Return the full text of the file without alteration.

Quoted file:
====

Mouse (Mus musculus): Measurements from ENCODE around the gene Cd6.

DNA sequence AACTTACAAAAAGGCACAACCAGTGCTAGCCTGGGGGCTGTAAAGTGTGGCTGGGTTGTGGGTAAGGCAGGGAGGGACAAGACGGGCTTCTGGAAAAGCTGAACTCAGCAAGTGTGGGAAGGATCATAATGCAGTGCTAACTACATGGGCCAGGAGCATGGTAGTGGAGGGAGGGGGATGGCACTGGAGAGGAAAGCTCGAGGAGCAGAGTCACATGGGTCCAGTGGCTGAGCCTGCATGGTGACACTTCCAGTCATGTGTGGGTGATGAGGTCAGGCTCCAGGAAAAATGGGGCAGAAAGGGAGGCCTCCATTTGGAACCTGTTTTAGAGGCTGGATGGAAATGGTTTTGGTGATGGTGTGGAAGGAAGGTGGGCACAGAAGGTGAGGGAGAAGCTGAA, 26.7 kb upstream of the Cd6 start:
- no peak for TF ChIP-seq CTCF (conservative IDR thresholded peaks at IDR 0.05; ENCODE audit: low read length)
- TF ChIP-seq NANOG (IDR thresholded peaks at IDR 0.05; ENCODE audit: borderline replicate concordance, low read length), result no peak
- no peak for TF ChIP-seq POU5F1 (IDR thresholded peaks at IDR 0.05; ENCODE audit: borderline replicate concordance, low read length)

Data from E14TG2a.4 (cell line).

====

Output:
Mouse (Mus musculus): Measurements from ENCODE around the gene Cd6.

DNA sequence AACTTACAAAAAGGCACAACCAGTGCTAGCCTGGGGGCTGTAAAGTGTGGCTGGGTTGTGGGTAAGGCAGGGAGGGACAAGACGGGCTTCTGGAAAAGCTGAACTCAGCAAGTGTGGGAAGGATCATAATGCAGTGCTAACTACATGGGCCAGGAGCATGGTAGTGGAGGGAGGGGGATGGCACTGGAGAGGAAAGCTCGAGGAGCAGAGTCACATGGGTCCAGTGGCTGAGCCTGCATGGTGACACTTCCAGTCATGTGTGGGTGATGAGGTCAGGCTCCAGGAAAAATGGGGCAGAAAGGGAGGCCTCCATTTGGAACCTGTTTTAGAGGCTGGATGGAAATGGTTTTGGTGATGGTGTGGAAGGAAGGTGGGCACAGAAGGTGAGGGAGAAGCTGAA, 26.7 kb upstream of the Cd6 start:
- no peak for TF ChIP-seq CTCF (conservative IDR thresholded peaks at IDR 0.05; ENCODE audit: low read length)
- TF ChIP-seq NANOG (IDR thresholded peaks at IDR 0.05; ENCODE audit: borderline replicate concordance, low read length), result no peak
- no peak for TF ChIP-seq POU5F1 (IDR thresholded peaks at IDR 0.05; ENCODE audit: borderline replicate concordance, low read length)

Data from E14TG2a.4 (cell line).